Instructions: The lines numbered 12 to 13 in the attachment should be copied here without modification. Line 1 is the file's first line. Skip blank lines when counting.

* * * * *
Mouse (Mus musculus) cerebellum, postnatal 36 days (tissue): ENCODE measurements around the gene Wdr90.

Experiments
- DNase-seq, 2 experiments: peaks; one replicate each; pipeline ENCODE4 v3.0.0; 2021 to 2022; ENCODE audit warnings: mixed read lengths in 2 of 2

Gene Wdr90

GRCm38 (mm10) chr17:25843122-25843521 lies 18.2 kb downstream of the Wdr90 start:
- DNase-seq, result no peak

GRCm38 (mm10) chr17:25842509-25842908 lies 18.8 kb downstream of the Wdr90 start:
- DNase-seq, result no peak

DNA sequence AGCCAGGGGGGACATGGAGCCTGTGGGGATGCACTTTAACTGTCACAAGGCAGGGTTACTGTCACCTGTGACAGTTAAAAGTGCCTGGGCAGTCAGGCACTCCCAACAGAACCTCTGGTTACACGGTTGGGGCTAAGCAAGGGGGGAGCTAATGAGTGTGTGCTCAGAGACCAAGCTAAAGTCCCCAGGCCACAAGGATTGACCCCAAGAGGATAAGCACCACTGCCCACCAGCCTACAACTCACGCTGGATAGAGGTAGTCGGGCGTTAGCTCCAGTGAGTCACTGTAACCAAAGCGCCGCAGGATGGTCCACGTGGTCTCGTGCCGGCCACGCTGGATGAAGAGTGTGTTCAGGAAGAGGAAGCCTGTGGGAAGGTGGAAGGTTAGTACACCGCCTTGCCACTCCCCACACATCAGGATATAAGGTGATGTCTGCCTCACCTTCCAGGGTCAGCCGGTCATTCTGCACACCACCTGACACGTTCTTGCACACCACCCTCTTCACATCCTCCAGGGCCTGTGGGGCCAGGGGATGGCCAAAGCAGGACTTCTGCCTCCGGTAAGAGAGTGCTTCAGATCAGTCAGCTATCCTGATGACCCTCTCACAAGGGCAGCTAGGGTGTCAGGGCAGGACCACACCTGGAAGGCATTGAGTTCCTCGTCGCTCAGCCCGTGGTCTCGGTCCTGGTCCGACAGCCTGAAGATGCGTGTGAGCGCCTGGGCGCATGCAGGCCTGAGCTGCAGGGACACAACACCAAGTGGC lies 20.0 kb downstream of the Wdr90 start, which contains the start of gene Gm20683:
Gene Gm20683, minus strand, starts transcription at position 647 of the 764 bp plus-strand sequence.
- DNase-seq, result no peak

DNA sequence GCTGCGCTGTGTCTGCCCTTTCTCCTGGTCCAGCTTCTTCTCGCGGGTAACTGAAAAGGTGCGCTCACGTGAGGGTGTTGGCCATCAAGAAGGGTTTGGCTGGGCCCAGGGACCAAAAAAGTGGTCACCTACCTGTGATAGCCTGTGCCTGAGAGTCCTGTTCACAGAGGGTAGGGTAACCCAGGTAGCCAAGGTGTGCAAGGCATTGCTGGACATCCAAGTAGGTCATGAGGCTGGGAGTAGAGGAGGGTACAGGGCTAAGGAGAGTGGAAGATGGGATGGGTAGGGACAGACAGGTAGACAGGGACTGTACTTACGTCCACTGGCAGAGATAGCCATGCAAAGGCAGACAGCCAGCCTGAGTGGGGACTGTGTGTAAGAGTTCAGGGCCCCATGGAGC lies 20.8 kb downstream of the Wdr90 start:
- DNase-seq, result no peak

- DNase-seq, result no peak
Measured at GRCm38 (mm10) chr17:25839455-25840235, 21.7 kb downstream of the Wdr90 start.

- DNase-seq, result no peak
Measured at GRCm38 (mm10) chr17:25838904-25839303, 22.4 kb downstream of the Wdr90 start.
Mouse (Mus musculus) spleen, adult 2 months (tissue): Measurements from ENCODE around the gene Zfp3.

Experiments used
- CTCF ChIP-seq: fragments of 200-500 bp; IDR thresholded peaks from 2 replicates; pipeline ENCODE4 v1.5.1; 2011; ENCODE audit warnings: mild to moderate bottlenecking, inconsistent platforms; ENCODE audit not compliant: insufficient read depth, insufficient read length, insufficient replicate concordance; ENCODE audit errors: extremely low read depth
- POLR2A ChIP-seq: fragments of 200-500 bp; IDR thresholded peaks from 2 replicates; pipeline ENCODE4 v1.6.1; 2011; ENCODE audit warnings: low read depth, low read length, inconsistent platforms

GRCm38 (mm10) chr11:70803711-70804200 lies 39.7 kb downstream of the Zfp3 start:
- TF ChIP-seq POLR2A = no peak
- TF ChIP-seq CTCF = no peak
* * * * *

DNA sequence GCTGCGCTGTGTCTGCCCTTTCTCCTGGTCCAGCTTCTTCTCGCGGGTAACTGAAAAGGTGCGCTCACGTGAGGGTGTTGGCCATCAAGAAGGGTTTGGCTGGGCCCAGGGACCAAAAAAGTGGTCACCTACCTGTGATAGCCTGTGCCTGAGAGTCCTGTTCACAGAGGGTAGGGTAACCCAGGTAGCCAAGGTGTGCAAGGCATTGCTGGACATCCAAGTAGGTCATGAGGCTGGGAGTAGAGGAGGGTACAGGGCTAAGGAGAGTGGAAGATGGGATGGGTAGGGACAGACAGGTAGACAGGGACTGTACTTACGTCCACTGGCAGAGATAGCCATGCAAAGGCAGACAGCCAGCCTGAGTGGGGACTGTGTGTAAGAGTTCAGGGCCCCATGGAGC lies 20.8 kb downstream of the Wdr90 start:
- DNase-seq, result no peak